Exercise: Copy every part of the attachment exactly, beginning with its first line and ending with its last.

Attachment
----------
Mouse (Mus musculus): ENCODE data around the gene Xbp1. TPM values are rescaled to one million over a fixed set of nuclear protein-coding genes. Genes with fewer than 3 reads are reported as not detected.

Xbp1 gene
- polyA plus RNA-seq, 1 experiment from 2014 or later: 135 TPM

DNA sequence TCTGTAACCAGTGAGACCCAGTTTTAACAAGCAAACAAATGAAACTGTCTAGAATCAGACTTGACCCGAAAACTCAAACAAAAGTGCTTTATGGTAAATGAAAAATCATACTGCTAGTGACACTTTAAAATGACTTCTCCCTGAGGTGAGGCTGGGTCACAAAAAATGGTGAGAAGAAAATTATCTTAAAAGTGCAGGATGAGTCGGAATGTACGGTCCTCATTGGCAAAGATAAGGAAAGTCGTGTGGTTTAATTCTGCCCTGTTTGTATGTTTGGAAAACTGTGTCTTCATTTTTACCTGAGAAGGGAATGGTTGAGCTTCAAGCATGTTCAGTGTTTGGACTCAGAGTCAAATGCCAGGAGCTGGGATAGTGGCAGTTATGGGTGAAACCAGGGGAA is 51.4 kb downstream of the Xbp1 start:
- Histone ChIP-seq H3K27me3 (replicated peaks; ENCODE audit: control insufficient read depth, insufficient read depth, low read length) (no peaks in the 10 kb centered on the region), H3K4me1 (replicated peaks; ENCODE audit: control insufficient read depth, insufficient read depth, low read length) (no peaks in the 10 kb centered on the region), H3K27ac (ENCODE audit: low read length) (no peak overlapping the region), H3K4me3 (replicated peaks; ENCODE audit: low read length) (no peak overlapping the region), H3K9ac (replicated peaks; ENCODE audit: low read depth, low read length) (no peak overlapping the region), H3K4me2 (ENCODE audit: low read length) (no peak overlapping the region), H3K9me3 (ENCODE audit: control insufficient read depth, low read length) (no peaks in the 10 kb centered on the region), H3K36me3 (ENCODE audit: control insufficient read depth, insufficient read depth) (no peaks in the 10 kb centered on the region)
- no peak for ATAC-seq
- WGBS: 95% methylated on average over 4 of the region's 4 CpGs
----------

Mouse (Mus musculus): ENCODE data around the gene Xbp1. TPM values are rescaled to one million over a fixed set of nuclear protein-coding genes. Genes with fewer than 3 reads are reported as not detected.

Xbp1 gene
- polyA plus RNA-seq, 1 experiment from 2014 or later: 135 TPM

DNA sequence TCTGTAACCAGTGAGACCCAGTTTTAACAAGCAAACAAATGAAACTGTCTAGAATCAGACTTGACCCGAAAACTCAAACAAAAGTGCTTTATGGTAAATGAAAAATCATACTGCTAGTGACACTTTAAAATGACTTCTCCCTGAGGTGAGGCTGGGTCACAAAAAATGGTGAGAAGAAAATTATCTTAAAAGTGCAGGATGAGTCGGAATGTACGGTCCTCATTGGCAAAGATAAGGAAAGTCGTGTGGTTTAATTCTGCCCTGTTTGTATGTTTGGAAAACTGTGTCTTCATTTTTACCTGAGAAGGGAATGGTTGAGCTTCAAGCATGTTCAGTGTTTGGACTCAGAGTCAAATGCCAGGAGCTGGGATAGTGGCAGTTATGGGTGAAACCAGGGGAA is 51.4 kb downstream of the Xbp1 start:
- Histone ChIP-seq H3K27me3 (replicated peaks; ENCODE audit: control insufficient read depth, insufficient read depth, low read length) (no peaks in the 10 kb centered on the region), H3K4me1 (replicated peaks; ENCODE audit: control insufficient read depth, insufficient read depth, low read length) (no peaks in the 10 kb centered on the region), H3K27ac (ENCODE audit: low read length) (no peak overlapping the region), H3K4me3 (replicated peaks; ENCODE audit: low read length) (no peak overlapping the region), H3K9ac (replicated peaks; ENCODE audit: low read depth, low read length) (no peak overlapping the region), H3K4me2 (ENCODE audit: low read length) (no peak overlapping the region), H3K9me3 (ENCODE audit: control insufficient read depth, low read length) (no peaks in the 10 kb centered on the region), H3K36me3 (ENCODE audit: control insufficient read depth, insufficient read depth) (no peaks in the 10 kb centered on the region)
- no peak for ATAC-seq
- WGBS: 95% methylated on average over 4 of the region's 4 CpGs